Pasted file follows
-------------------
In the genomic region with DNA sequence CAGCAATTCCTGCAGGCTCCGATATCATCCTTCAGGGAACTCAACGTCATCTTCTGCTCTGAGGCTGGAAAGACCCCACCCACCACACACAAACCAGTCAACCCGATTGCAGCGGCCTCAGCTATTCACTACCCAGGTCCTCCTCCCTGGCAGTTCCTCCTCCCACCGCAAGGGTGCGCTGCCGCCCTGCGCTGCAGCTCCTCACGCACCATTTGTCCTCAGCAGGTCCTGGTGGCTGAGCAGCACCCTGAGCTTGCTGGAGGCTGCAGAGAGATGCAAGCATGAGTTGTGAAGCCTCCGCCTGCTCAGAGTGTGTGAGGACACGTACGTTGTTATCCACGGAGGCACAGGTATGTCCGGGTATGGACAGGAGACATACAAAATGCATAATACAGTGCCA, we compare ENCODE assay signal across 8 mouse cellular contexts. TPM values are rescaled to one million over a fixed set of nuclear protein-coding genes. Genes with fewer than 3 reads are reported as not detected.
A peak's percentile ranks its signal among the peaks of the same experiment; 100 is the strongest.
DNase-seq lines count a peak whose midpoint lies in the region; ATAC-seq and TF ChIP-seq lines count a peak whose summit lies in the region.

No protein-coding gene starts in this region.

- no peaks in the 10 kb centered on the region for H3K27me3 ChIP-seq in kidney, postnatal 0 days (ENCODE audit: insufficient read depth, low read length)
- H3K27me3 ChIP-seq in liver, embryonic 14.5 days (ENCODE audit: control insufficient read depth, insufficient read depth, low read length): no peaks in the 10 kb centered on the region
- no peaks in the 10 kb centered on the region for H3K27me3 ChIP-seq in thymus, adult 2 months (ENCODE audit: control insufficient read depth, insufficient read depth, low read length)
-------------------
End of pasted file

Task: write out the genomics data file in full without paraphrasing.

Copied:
In the genomic region with DNA sequence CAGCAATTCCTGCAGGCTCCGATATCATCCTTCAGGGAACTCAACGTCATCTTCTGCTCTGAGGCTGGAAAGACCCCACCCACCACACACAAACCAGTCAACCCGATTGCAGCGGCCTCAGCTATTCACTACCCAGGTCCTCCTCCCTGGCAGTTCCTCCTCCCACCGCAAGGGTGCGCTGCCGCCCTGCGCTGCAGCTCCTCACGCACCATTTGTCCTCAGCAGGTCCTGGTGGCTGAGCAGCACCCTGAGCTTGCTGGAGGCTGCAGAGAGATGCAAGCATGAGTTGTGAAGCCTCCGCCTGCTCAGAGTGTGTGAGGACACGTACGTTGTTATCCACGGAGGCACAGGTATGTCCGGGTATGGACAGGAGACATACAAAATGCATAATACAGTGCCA, we compare ENCODE assay signal across 8 mouse cellular contexts. TPM values are rescaled to one million over a fixed set of nuclear protein-coding genes. Genes with fewer than 3 reads are reported as not detected.
A peak's percentile ranks its signal among the peaks of the same experiment; 100 is the strongest.
DNase-seq lines count a peak whose midpoint lies in the region; ATAC-seq and TF ChIP-seq lines count a peak whose summit lies in the region.

No protein-coding gene starts in this region.

- no peaks in the 10 kb centered on the region for H3K27me3 ChIP-seq in kidney, postnatal 0 days (ENCODE audit: insufficient read depth, low read length)
- H3K27me3 ChIP-seq in liver, embryonic 14.5 days (ENCODE audit: control insufficient read depth, insufficient read depth, low read length): no peaks in the 10 kb centered on the region
- no peaks in the 10 kb centered on the region for H3K27me3 ChIP-seq in thymus, adult 2 months (ENCODE audit: control insufficient read depth, insufficient read depth, low read length)